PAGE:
Sadly Saf has now closed, though there is still a branch in Kensington.
There are few pure vegetarian restaurants in London (other than Indian places), let alone vegan ones. If you imagine some sort of hippie-run, casual place with people in cardigans eating lentils (actually, that is pretty much what I assumed), then you will be surprised by Saf, which means “pure” in Turkish. The décor is smart and modern, with an open kitchen. Even mid-week the place was packed out, populated mainly by trendy young things who probably work in the media. Given that the food is mostly raw, the menu manages to be quite inventive, and avoids being preachy apart from marking some dishes as including “detoxifying ingredients” – I was expecting a waitress to come over and wave some crystals over me if I ordered one of those. I tried to stick to the toxifying ingredients where possible. Starters are about £6, mains about £11, desserts average around £6.
The wine list is carefully assembled and is heavily New-World oriented; it must be tough to find many New Age, biodynamic French wine makers, though there are a few. Prices start at £4 a glass and include choices such as Andre Stentz Pinot Blanc 2006 at £26 for a wine that costs about £11 in the shops, while on the red side of the list there was Rioja Rayos Uva Ilivier Rivere 2005 at £33 for a wine that will set you back around £13 in a shop, and Muddy Water Pinot Noir 2006 at £52 for a wine that costs about £18 retail.
There is no bread, which puzzles me a little as unless you make bread with whey or butter, which is certainly not compulsory, it surely qualifies as vegan. I began with “beetroot ravioli” which in fact consisted of a few slices of raw beetroot, on which was cashew nut ricotta, julienned carrots, balsamic figs and pumpkin seed oil. This worked a lot better than it may sound, the presentation attractive and the use of the oil giving some much-needed moisture to the dish (13/20). Vegetable maki rolls were tasty, if a little dry, having a filling of avocado, shiso and parsnip rice (12/20).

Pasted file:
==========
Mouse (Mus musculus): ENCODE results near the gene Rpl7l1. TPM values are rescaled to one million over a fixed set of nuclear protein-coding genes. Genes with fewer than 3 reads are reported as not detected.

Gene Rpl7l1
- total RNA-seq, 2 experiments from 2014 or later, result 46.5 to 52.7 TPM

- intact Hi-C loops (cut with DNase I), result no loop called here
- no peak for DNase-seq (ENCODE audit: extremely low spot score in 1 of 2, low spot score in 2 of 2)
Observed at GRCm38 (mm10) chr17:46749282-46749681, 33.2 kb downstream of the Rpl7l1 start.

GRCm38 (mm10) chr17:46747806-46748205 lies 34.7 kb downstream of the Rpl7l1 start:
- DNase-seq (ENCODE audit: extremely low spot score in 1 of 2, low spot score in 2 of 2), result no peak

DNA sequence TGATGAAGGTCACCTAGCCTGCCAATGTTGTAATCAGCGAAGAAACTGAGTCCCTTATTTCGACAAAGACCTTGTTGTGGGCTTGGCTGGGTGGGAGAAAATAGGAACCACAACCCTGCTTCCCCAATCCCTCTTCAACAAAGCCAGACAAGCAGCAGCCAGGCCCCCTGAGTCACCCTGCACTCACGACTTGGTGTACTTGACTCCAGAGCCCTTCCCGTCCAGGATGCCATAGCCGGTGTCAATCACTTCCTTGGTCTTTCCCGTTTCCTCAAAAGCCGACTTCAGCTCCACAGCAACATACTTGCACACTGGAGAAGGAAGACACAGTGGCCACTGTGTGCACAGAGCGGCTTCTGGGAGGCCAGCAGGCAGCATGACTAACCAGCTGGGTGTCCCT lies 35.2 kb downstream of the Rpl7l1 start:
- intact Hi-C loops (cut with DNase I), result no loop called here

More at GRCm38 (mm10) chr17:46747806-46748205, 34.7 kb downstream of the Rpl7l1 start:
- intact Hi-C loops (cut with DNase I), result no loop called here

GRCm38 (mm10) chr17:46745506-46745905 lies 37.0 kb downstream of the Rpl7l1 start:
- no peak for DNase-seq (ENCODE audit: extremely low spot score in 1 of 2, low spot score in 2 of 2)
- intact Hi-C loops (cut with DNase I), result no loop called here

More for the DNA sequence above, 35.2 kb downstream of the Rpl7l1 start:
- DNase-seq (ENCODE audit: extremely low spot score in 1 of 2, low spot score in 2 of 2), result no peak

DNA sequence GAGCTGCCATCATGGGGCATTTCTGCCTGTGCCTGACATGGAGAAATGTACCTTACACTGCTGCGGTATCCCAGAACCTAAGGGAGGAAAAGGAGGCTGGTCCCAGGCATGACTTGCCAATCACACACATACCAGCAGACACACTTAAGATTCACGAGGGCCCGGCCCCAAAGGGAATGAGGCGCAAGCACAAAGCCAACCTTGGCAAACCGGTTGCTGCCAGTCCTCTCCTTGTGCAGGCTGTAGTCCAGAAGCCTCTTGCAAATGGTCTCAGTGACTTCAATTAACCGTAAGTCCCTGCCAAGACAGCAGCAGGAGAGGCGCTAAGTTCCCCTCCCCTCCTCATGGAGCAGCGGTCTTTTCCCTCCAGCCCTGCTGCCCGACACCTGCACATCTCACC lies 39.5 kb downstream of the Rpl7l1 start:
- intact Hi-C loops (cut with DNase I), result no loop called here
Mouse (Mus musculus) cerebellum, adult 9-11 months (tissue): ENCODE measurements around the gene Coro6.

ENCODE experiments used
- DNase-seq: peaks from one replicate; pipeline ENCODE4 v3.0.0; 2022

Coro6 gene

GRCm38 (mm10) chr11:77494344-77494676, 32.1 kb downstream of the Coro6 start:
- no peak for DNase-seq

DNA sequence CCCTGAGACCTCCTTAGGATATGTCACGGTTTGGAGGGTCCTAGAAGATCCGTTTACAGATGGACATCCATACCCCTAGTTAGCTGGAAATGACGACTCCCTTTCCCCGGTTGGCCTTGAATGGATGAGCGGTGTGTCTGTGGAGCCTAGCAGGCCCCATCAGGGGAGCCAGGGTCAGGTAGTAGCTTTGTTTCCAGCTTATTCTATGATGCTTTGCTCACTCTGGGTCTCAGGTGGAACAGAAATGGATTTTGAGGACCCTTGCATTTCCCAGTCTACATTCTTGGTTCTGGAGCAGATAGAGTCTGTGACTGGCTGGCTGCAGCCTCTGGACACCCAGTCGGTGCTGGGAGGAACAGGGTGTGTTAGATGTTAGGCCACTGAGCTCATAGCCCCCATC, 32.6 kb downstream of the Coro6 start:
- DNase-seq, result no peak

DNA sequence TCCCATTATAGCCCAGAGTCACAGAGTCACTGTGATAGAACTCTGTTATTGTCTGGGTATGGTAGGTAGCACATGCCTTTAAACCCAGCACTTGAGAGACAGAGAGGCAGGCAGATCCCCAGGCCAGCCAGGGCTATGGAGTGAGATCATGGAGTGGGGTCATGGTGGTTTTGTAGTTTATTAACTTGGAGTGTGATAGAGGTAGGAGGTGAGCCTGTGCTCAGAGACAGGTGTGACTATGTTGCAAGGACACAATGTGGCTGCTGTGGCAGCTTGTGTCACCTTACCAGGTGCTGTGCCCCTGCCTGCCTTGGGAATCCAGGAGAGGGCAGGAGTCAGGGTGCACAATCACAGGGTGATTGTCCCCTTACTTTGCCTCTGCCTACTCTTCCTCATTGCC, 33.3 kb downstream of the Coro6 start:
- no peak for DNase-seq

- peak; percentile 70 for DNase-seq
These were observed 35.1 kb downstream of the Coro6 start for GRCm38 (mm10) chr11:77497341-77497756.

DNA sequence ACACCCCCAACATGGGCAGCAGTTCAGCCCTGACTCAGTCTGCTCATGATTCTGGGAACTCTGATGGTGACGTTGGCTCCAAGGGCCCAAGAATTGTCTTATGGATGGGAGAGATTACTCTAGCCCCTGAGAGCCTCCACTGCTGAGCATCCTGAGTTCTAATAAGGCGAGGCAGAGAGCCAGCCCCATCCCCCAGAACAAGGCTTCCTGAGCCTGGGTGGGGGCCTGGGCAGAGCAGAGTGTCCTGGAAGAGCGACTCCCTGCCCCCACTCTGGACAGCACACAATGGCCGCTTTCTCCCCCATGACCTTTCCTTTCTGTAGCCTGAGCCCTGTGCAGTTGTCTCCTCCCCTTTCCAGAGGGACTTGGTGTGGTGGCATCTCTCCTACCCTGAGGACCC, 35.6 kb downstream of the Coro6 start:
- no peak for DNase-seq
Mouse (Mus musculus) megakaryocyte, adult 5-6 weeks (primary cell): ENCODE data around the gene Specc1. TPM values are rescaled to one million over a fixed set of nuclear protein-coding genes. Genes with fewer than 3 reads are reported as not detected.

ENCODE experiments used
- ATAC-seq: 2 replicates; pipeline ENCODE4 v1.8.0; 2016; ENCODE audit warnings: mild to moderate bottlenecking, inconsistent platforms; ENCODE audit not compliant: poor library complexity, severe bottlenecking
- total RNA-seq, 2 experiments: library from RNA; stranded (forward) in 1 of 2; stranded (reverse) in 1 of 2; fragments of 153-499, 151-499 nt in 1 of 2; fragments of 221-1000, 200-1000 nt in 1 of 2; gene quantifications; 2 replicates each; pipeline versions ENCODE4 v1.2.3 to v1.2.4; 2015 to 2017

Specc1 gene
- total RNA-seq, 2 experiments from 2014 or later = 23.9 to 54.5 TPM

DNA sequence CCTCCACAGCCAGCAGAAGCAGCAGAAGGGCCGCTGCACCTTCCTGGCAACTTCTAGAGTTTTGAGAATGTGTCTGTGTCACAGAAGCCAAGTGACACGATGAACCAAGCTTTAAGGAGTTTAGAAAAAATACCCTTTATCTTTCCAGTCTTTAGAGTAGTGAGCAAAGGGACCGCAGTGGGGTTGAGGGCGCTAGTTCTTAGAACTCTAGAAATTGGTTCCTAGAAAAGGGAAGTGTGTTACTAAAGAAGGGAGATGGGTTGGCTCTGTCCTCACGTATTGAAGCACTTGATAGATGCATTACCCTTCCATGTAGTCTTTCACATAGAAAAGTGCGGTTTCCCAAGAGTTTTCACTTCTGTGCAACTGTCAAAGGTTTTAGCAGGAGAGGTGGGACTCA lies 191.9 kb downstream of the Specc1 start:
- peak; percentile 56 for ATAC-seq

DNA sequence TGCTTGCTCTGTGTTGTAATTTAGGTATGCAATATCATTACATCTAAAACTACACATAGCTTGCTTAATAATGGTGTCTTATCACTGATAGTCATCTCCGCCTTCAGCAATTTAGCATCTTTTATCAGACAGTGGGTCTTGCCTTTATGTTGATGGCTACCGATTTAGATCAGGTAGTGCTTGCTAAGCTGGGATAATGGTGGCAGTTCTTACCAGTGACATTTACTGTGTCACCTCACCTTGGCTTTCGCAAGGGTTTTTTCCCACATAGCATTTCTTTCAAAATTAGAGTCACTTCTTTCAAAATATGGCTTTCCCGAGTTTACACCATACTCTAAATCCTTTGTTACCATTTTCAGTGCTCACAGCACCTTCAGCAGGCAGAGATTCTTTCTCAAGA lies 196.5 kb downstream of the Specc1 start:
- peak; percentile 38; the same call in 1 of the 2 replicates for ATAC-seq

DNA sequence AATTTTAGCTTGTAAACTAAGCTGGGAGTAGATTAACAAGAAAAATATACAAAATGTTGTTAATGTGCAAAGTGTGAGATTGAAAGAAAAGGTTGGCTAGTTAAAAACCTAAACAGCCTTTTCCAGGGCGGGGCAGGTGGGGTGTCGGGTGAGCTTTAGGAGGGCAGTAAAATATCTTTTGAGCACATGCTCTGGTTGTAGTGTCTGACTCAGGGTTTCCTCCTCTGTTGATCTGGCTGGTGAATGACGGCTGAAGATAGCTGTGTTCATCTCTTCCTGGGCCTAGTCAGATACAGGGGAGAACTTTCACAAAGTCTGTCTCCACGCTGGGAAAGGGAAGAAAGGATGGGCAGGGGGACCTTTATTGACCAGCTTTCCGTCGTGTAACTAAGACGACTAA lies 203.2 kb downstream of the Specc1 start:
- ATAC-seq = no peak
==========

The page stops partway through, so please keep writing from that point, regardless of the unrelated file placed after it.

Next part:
For the main course I tried Pad Thai, which unlike the traditional Thai noodles dish eschewed noodles in place of courgette strands, enoki mushrooms, mung shoots and almond sauce enlivened with a little chilli. This was another dish that worked better than it had any right too, the texture attractive, the tastes complimentary, the spicing at about the right level (13/20). Root vegetable tart had a crust of buckwheat and herbs, with pickled onions, basil tomatoes, cashew creamed spinach and rocket – carefully seasoned, with a nice base (12/20).
A “cheese” dish was in fact made from a pulped cashew paste, to which was added sage pesto, pink peppercorns, white balsamic vinegar and heirloom tomatoes, with a nicely dressed salad (13/20). This had a vaguely cheesy consistency, but as with some other dishes I don’t know why they bother trying to use familiar terminology to describe dishes that actually bear little relation to their name, yet are actually attractive in their own right. Perhaps “cashew pulp” would not be great from a marketing viewpoint, but the dish tastes nothing like cheese, so why call it that?
Service was efficient and dishes arrived quickly, which of course is easier given there is essentially no conventional cooking going on. Overall, the dishes here are designed with considerable thought, are attractively presented, are well seasoned and have good flavour. To operate with such a self-imposed limited set of ingredients and produce enjoyable food takes considerable skill, and the food here raises the bar for vegan/vegetarian restaurants.